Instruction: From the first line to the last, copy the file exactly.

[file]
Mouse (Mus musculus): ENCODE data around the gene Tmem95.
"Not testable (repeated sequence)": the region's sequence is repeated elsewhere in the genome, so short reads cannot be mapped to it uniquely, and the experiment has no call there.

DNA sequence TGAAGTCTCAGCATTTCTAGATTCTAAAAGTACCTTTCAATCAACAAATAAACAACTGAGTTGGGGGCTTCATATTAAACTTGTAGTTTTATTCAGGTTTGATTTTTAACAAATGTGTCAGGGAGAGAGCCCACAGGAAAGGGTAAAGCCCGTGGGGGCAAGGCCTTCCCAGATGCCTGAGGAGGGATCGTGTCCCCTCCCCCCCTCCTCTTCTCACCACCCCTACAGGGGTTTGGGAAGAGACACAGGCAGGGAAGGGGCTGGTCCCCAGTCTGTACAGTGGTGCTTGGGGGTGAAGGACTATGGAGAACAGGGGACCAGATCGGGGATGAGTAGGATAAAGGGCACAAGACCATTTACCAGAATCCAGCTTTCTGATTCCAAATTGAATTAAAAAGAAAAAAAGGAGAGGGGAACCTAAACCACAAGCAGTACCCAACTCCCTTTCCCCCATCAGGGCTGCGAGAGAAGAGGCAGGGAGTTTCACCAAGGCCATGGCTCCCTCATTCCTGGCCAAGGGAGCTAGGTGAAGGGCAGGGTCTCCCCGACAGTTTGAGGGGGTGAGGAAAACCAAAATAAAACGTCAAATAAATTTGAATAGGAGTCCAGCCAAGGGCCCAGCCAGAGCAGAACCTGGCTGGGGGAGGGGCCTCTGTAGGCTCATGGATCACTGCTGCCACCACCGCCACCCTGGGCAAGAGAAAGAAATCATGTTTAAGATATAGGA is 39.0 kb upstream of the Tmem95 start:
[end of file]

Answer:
Mouse (Mus musculus): ENCODE data around the gene Tmem95.
"Not testable (repeated sequence)": the region's sequence is repeated elsewhere in the genome, so short reads cannot be mapped to it uniquely, and the experiment has no call there.

DNA sequence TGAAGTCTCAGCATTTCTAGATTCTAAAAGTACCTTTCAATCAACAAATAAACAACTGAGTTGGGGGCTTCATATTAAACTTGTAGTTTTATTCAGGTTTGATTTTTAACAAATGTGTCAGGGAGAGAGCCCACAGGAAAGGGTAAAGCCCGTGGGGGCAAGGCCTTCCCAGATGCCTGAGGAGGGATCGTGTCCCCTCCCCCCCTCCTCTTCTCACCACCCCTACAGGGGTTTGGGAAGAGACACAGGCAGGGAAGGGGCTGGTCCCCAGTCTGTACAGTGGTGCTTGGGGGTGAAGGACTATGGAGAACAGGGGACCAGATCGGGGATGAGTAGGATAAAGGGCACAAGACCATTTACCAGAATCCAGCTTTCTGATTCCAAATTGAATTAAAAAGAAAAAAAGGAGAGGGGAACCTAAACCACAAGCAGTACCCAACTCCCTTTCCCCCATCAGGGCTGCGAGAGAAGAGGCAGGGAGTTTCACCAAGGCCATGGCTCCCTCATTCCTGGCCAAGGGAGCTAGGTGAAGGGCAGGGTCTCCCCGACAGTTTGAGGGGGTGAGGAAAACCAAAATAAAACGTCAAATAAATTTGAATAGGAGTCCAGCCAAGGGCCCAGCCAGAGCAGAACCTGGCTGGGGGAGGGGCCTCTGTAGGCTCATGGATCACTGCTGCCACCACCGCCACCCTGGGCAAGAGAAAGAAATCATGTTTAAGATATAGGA is 39.0 kb upstream of the Tmem95 start: